This course will cover recent theories and empirical research on joint action. The focus will be on ongoing research in our lab. Specific topics include the role of thinking and planning ahead as well as research focusing on basic perceptual and motor processes that allow people to perform highly coordinated actions such as playing a piano duet together. We will discuss behavioral and neuroscience experiments with a focus on studies that have been conducted by members of our lab. The course will also include experimental demonstrations to provide an overview of different research methods that are used in joint action research.
Venue during Fall term 2016/17:
-Sept 22, 29, Oct 6, 13, 20 and 27: Oct 6, 7 room 401
-Nov 3-dec 15: Oct 6,7 Room 201
By the end of this course, students will:
know philosophical, psychological, and neuroscience accounts of joint action
be familiar with experimental methods used in joint action research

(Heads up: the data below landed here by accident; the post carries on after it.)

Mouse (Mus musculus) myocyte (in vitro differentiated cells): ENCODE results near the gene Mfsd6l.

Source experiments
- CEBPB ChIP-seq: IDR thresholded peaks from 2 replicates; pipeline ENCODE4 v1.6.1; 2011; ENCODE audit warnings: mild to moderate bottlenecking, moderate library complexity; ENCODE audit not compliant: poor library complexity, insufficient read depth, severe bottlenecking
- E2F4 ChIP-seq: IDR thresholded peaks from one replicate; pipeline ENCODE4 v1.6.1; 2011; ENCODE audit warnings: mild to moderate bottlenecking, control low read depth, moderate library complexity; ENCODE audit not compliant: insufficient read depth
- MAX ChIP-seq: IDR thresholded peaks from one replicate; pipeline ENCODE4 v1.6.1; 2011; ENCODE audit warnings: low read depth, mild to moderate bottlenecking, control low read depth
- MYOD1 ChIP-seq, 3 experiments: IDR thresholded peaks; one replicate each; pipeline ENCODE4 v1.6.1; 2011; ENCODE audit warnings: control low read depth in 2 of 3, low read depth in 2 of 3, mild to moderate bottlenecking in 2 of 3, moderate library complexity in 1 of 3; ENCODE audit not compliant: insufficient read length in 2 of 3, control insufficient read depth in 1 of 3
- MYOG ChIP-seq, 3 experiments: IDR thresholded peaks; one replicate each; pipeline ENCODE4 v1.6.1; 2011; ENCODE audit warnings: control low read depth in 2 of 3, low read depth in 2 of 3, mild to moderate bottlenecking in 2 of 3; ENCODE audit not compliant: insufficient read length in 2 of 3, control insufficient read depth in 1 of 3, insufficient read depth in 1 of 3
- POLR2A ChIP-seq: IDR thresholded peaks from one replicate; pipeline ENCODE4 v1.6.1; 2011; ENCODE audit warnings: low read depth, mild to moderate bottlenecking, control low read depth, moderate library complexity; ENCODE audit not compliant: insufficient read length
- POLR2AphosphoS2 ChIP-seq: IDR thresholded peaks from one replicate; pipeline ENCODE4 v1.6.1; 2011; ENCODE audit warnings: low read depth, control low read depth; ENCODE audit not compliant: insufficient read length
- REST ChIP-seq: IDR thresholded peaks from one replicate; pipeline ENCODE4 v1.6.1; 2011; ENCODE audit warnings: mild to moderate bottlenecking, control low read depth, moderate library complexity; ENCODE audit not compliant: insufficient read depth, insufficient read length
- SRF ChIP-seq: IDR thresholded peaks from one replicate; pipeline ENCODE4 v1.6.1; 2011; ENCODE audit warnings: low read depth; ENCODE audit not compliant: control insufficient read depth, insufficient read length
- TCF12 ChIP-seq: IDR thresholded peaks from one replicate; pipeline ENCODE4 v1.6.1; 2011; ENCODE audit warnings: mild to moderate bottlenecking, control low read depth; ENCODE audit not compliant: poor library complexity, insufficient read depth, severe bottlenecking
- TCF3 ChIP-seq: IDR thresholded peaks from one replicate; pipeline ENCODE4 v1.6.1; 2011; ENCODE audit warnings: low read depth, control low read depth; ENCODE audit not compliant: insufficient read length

be able to evaluate experimental designs and their implications for theory
be able to identify open research questions in joint action research
Course Requirements (for Pass)
(1) Presentation of a research idea related to joint action research. This will be a short presentation (15 minutes + discussion) of a research idea that turns a theoretical question in joint action research into an experiment testing a specific hypothesis. The presentation will specify the link between theory and data, the study design, the material and/or apparatus used, the measures recorded, and the predicted results.
(2) Contributions to discussion, lab demos. Attendees are expected to be present during all sessions and to contribute with questions and comments to the discussions.